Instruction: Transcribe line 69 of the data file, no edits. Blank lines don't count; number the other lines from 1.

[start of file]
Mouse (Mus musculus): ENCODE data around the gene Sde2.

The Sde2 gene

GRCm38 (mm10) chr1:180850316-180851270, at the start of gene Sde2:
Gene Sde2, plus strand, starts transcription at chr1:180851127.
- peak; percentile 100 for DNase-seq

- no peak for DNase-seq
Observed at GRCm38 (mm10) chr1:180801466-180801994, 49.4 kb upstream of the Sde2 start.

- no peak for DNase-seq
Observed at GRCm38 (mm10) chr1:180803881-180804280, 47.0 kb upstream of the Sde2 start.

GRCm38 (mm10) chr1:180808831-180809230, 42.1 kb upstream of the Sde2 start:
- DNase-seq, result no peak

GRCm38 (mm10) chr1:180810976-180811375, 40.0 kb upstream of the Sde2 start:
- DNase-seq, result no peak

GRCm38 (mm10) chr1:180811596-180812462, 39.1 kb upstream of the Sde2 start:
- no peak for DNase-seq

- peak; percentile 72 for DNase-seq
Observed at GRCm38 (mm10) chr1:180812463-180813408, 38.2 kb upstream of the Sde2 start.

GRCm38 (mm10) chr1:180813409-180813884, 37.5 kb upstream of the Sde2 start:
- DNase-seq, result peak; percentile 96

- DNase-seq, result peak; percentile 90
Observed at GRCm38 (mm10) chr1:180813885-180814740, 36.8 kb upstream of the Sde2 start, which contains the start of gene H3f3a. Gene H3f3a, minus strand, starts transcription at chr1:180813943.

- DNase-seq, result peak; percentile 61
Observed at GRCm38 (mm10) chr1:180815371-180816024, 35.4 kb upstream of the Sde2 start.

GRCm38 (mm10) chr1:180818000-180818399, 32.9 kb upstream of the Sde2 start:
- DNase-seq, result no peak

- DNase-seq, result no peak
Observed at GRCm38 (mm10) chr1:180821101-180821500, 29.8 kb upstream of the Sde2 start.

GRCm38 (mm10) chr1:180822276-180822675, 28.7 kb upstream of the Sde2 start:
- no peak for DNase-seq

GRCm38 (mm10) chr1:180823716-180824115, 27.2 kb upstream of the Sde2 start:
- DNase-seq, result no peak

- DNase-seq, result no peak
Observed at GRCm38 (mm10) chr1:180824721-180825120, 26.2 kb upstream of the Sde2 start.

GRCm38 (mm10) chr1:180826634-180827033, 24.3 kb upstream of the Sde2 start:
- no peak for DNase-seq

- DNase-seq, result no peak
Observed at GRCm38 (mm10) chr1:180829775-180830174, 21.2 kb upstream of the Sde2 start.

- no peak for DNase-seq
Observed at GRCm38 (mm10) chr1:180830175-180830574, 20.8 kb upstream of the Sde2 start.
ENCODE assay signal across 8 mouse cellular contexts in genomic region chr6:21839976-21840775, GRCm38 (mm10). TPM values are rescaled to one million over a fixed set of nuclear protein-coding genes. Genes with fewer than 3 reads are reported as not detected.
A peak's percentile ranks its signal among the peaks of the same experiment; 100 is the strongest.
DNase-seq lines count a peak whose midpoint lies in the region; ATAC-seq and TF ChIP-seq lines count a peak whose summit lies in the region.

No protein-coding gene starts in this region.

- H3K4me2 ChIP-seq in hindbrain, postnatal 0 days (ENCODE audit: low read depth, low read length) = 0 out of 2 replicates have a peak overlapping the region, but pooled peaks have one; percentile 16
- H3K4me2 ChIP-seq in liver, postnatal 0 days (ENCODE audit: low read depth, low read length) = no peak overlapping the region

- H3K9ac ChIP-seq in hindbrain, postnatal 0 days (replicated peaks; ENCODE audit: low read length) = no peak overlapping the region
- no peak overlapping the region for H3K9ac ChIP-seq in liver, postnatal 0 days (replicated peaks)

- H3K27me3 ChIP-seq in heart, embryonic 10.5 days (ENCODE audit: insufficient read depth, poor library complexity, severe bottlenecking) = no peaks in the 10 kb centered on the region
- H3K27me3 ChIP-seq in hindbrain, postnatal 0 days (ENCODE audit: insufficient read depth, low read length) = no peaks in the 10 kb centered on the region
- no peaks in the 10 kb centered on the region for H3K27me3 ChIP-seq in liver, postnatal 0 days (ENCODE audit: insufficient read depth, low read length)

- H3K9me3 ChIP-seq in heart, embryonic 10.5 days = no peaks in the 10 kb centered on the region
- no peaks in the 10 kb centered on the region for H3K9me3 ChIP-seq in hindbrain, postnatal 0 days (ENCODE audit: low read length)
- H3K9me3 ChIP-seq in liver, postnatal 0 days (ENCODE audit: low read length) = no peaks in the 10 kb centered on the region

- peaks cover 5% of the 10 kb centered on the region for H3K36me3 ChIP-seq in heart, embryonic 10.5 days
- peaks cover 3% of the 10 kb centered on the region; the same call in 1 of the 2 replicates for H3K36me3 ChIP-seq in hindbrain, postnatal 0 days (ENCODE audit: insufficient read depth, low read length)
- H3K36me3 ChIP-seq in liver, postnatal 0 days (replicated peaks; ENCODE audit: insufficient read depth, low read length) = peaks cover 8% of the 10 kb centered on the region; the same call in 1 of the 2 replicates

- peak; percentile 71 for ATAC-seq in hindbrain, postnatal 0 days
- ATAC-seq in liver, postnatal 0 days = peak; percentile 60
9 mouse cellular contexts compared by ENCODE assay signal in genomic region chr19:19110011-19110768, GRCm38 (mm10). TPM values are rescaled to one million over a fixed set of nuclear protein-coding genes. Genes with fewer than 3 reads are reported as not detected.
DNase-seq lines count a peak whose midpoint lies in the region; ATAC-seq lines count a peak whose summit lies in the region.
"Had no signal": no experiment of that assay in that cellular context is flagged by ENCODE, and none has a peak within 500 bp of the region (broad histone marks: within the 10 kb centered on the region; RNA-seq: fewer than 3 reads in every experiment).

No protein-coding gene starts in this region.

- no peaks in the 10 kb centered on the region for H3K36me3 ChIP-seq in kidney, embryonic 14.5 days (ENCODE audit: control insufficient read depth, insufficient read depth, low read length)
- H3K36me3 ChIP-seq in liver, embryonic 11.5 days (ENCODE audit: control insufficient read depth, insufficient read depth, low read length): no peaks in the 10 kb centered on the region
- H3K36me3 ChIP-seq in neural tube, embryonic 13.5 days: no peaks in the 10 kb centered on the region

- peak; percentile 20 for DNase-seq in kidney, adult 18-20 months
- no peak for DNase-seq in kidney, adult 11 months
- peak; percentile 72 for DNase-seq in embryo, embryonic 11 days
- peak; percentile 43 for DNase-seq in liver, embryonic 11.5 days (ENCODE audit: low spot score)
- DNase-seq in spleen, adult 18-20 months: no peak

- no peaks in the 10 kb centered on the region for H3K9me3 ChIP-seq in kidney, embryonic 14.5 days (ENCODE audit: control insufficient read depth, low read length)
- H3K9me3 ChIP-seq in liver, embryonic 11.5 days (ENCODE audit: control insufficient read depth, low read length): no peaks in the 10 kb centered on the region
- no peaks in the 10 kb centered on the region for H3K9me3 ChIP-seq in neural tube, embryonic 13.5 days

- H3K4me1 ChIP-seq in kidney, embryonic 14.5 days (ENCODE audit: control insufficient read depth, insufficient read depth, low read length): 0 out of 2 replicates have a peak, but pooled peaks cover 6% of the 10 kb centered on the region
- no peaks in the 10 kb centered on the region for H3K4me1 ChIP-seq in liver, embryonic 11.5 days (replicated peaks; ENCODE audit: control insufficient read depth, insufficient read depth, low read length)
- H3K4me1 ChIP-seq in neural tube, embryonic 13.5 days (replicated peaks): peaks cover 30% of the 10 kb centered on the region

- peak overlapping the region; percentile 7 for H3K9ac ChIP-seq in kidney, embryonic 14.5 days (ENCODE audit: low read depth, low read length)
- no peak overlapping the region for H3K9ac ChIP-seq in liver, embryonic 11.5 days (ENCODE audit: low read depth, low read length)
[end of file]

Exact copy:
- peak; percentile 43 for DNase-seq in liver, embryonic 11.5 days (ENCODE audit: low spot score)